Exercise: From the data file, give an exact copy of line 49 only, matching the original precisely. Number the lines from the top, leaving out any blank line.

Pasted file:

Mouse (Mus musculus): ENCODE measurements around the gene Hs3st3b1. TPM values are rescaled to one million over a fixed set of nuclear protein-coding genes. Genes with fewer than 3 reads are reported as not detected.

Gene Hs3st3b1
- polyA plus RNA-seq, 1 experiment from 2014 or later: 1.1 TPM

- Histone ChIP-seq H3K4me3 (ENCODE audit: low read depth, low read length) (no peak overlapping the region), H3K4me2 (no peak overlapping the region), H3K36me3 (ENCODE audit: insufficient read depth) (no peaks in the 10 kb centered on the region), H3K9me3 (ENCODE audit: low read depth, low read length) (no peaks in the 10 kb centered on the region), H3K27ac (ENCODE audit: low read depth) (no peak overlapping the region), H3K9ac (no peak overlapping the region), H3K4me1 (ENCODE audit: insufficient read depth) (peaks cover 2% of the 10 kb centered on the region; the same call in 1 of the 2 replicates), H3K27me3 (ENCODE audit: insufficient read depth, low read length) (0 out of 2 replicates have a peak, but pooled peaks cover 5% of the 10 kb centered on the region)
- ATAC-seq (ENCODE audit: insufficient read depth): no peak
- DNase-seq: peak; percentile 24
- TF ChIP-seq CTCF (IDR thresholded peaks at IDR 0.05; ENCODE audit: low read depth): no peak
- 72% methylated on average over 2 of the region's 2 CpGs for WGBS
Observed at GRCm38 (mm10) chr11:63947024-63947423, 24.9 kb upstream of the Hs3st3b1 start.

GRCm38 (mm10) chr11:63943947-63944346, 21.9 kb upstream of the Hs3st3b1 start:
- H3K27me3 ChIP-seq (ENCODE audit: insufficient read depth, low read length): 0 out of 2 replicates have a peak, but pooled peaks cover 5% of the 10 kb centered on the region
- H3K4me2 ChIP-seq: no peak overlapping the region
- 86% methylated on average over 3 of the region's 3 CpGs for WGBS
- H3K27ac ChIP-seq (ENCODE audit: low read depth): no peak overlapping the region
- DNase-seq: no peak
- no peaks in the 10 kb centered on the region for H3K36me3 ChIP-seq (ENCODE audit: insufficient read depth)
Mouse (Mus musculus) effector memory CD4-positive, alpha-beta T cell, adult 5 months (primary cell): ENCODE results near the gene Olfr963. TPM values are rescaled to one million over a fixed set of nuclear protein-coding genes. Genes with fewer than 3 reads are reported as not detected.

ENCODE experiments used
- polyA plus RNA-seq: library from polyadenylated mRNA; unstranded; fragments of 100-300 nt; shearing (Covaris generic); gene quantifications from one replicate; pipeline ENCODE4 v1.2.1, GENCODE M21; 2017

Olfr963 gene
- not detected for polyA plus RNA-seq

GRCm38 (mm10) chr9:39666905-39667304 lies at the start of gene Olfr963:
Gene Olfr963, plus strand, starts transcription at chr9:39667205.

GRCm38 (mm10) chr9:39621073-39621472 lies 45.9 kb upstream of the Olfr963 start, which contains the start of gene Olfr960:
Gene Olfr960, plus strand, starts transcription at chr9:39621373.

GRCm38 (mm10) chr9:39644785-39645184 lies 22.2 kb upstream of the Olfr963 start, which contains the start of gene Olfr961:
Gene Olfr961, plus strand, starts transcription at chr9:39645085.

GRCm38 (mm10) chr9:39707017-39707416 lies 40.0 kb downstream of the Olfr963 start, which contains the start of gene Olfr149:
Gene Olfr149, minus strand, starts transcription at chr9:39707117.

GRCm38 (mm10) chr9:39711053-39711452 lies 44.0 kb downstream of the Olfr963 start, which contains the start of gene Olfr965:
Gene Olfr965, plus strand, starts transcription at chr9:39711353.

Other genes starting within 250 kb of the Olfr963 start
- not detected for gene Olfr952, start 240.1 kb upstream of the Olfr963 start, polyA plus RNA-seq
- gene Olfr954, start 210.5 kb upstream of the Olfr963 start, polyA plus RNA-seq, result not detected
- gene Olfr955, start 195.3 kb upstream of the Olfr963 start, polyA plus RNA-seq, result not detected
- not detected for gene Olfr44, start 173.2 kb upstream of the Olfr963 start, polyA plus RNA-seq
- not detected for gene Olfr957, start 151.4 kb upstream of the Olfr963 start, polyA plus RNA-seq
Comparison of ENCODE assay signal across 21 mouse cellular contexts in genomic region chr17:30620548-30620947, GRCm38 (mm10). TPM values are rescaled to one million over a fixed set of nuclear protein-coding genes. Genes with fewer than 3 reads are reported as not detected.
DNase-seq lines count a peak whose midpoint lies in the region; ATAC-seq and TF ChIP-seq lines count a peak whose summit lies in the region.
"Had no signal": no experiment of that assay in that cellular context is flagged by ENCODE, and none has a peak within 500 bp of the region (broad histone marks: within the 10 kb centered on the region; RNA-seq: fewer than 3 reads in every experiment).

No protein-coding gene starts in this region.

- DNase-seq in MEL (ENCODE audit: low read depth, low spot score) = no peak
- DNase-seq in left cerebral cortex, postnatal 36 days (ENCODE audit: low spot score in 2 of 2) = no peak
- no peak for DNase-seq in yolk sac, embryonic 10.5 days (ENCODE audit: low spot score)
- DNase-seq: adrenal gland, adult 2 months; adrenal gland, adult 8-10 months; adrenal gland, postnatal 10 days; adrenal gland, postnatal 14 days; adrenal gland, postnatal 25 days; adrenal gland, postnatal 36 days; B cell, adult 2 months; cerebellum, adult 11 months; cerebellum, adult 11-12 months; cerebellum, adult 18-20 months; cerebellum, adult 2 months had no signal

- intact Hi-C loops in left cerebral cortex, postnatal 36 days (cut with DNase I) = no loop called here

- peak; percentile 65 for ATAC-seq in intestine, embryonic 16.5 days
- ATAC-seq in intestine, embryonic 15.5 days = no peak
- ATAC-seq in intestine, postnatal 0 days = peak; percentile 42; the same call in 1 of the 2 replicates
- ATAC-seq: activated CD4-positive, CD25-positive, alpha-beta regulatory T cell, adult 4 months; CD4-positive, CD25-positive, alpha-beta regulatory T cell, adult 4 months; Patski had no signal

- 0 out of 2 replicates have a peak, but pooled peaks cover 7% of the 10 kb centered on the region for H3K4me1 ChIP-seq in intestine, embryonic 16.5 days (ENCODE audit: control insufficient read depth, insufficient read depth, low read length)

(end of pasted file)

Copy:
- ATAC-seq in intestine, postnatal 0 days = peak; percentile 42; the same call in 1 of the 2 replicates